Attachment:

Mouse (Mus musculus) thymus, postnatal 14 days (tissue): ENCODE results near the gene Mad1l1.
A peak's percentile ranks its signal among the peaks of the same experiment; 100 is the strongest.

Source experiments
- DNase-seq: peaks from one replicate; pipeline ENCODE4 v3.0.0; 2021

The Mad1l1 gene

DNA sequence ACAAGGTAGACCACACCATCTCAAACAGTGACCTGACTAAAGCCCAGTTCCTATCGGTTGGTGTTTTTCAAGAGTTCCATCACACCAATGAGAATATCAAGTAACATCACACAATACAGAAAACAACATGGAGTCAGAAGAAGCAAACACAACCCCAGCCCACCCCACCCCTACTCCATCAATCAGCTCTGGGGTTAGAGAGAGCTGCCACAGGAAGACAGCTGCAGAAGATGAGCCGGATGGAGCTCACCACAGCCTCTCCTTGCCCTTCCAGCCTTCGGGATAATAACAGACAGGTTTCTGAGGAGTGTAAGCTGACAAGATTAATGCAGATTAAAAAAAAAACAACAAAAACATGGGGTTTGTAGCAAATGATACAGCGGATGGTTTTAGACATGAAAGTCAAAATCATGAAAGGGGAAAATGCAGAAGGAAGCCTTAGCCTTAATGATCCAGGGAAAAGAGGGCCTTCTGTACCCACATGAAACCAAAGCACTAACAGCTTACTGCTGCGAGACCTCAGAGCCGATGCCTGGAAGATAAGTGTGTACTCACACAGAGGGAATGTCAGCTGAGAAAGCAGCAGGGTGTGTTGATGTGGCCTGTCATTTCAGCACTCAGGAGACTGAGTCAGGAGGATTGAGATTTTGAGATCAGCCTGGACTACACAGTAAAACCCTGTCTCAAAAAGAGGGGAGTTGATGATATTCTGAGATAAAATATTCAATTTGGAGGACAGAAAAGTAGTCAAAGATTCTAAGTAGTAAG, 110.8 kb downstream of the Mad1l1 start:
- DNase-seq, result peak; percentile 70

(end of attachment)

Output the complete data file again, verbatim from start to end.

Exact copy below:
Mouse (Mus musculus) thymus, postnatal 14 days (tissue): ENCODE results near the gene Mad1l1.
A peak's percentile ranks its signal among the peaks of the same experiment; 100 is the strongest.

Source experiments
- DNase-seq: peaks from one replicate; pipeline ENCODE4 v3.0.0; 2021

The Mad1l1 gene

DNA sequence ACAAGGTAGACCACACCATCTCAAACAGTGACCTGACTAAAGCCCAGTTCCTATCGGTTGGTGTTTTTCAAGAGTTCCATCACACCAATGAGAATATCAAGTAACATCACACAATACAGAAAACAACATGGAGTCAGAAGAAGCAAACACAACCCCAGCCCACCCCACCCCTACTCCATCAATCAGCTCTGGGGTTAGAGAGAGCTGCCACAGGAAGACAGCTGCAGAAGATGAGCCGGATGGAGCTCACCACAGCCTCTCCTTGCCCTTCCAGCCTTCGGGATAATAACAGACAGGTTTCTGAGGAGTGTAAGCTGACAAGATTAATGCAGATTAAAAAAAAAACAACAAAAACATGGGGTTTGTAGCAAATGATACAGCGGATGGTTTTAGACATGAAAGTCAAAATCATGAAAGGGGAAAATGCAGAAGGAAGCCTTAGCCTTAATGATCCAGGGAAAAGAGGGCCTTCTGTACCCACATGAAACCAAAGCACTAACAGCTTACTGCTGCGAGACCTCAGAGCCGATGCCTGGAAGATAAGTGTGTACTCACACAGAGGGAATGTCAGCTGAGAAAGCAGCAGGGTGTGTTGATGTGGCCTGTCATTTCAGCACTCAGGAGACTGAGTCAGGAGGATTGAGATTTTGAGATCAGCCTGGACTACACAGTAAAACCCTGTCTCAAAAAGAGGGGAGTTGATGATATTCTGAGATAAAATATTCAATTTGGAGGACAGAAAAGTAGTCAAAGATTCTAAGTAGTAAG, 110.8 kb downstream of the Mad1l1 start:
- DNase-seq, result peak; percentile 70